Install

Get the latest updates as we post them — right on your browser

. Last Updated: 07/27/2016

Russia Frees Bread Prices, Hurting Poor

Russia's reformist government on Friday ended a key element of the social contract that had sustained the population through 70 years of Soviet rule, cutting all subsidies on the price of bread.


Russia's poor, guaranteed huge supplies of cheap bread under socialism, formed queues in front of Moscow shops to buy bread and other flour products before an inevitable and dramatic rise in prices.


It will be a few days before stores begin to pass on the effects of Friday's dramatic changes, which ended the huge and costly government subsidies on the price of grain used to make bread, pasta and other staples.


Bread prices have already risen sharply in the past year as a result of rising fuel and labor costs. According to the Russian Statistics Committee, a kilogram of bread sold for between 92 and 192 rubles on Friday, compared to between 13 and 25 rubles per kilo in September last year.


Industry sources predict that the price will now quickly rise to a minimum of 300 rubles by the end of the year, and some estimates go as high as 700 rubles.


The elderly have been among the hardest hit by the price rises, which were set off by price liberalization in January 1992. Those who have relatives, who are healthy enough to grow food at the dacha or make some money selling cigarettes manage to get by. But for the legions of lonely invalids, there is less and less of everything.


Anastasia Gorbacheva, 89, is old enough to remember Lenin's promise of "Peace, Land and Bread" that won the hearts of the Russian people to communism 75 years ago.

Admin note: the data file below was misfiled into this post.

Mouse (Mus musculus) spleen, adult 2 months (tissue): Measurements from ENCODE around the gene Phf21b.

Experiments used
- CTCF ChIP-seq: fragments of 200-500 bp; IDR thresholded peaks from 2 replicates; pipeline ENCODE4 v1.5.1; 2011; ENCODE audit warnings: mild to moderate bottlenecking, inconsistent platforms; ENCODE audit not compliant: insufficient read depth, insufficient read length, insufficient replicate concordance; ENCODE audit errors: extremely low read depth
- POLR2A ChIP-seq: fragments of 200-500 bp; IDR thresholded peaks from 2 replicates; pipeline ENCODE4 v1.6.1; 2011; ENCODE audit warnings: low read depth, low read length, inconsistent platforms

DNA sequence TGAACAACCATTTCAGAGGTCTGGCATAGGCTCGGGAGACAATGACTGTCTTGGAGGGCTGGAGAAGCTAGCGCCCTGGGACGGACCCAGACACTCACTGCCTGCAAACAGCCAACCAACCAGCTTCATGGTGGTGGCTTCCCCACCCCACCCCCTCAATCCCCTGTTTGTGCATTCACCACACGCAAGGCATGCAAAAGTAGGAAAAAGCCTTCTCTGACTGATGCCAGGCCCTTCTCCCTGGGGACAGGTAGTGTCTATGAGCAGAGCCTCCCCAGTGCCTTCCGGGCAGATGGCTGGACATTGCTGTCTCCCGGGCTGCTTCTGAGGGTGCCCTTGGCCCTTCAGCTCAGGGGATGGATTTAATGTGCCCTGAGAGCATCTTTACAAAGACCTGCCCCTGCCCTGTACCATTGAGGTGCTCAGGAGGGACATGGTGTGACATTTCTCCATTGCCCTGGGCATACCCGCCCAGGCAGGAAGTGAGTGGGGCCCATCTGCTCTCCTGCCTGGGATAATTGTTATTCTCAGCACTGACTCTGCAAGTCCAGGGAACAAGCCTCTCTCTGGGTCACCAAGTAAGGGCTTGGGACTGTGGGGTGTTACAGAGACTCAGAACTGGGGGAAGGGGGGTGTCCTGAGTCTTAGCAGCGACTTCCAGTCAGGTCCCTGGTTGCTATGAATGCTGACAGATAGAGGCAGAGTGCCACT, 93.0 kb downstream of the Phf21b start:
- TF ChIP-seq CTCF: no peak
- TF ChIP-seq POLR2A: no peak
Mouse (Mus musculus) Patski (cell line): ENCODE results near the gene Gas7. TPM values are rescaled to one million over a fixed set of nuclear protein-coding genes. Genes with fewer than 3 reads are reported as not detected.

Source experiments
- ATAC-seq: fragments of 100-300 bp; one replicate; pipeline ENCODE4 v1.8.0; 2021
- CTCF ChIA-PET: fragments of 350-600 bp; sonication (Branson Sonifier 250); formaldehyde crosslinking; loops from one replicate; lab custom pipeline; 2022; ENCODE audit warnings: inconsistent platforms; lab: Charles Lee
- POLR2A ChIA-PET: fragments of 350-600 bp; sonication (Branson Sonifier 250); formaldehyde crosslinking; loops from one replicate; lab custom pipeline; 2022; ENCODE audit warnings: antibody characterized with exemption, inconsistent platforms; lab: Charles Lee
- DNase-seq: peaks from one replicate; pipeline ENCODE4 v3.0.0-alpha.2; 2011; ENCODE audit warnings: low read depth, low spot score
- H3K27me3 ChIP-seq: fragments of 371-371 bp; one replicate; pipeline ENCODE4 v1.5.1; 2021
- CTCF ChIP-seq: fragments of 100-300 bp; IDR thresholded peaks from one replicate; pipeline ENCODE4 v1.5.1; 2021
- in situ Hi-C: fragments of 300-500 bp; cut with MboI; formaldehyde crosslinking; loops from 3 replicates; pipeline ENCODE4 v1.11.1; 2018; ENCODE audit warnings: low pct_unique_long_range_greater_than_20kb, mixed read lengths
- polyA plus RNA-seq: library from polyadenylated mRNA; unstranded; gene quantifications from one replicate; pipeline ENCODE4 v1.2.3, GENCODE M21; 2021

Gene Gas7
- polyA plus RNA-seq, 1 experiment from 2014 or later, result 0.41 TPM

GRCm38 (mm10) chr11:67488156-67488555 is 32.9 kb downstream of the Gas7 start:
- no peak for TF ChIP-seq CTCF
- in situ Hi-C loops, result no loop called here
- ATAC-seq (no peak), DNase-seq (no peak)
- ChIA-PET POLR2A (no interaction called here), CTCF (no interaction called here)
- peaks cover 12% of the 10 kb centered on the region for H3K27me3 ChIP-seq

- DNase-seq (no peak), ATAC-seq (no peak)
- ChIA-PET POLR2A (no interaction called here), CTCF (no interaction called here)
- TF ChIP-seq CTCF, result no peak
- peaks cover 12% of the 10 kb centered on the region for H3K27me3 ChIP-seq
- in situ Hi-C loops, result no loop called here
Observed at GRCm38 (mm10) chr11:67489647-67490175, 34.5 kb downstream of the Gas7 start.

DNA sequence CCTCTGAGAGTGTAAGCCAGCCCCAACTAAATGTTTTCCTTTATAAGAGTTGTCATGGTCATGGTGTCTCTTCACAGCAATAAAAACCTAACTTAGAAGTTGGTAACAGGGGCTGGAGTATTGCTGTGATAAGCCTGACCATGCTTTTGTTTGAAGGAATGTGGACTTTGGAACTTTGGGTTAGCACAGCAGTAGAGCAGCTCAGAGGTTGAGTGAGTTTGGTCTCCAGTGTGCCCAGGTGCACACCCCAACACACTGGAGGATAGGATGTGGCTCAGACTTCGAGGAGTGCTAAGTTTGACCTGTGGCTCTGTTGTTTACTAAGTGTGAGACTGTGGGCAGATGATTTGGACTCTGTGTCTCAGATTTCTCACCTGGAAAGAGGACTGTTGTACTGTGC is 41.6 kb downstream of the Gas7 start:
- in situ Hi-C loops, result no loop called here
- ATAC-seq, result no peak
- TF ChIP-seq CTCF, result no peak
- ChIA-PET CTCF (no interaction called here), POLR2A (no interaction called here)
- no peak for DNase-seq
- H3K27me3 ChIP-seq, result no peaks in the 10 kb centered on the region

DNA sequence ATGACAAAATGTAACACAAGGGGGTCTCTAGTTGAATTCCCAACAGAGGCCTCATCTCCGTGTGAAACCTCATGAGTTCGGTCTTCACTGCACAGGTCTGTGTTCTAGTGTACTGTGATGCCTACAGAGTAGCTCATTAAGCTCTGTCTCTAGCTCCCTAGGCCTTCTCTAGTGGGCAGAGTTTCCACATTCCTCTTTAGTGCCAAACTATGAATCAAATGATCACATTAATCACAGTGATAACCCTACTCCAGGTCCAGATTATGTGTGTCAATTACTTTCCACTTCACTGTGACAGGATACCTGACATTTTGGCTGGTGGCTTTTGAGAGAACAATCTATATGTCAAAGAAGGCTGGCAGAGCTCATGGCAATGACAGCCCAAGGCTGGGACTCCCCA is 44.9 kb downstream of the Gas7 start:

"Oh Lord, oh Lord", she mumbled when her social worker calculated the price of the food she brought. "Everything has become so expensive". She had received a pack of kefir, two tiny bags of milk, 10 eggs and a handful of onions for 1, 271 rubles.


With a monthly pension of 35, 000 rubles ($29) and a 25, 000-ruble allowance for her mentally handicapped daughter of 45, Gorbacheva gets more than some but too little to eat meat more than once a month.


Standing in her bare flat in a nightgown, Gorbacheva said that her only luxuries are subscriptions for two newspapers. Within the next few days, bread will become a luxury too.


The government has tried to meet the fears of Russia's poorest by paying monthly compensation for the rise in bread prices. It says it must reduce the grain subsidies to cut Russia's budget deficit and slow inflation.


While grateful for the 1, 400-ruble extra allowance, Gorbacheva and other elderly people interviewed said they fear they will not be able to afford even the most basic black rye.


Gorbacheva is not generous to the reformers and new businessmen who have reduced her to such poverty.


"They are criminals, she said. "They are stealing everything".


Social workers like Lyubov Savchenkova, 50, have the hard job of helping women like Gorbacheva get the few food items they can afford. For invalids, she brings in free medicine, and for those with pensions of less than 25, 000 rubles, occasional free meals from a nearby cafeteria. Doctor visits are still free as well.


Some medicine has gone scarce, however, while the coupons needed for the free meals suffice only to feed four of the eight pensioners she serves. With a salary of 26, 000 rubles, Savchenkova earns even less than the pensioners and is looking for another job.


Meanwhile on the street, at a bread shop south of the Belorussky station, at least 20 people stood in line to buy bread at 3: 30 P. M. , but prices had not risen.


"The factories have an inventory", said the shop's director. "When that inventory is gone, we'll see what happens".


According to the Russian Statistics Committee, Russians on average spent 8 percent of their budget on bread in the first half of 1993, but this percentage is much higher for Russia's poorest, who have long since stopped buying meat and vegetables.


Russians have in the past two years switched more and more of their diet to bread and flour products, which have stayed relatively cheap compared to meat, milk and sugar.


According to the Economics Ministry's Center for Economic Analysis, meat consumption per person per month has fallen to 4. 7 from 5. 7 kilograms.